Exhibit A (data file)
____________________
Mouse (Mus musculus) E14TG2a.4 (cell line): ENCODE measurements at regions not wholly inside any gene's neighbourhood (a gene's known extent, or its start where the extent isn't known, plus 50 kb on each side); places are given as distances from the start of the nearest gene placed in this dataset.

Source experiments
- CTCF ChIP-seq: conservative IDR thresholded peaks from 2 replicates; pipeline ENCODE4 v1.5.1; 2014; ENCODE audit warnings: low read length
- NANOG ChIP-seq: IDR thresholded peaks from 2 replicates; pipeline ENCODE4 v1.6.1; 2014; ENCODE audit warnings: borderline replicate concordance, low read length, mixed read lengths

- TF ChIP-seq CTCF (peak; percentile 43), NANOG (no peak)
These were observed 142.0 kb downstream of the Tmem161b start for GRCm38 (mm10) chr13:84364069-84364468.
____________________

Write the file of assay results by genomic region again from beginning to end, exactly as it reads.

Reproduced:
Mouse (Mus musculus) E14TG2a.4 (cell line): ENCODE measurements at regions not wholly inside any gene's neighbourhood (a gene's known extent, or its start where the extent isn't known, plus 50 kb on each side); places are given as distances from the start of the nearest gene placed in this dataset.

Source experiments
- CTCF ChIP-seq: conservative IDR thresholded peaks from 2 replicates; pipeline ENCODE4 v1.5.1; 2014; ENCODE audit warnings: low read length
- NANOG ChIP-seq: IDR thresholded peaks from 2 replicates; pipeline ENCODE4 v1.6.1; 2014; ENCODE audit warnings: borderline replicate concordance, low read length, mixed read lengths

- TF ChIP-seq CTCF (peak; percentile 43), NANOG (no peak)
These were observed 142.0 kb downstream of the Tmem161b start for GRCm38 (mm10) chr13:84364069-84364468.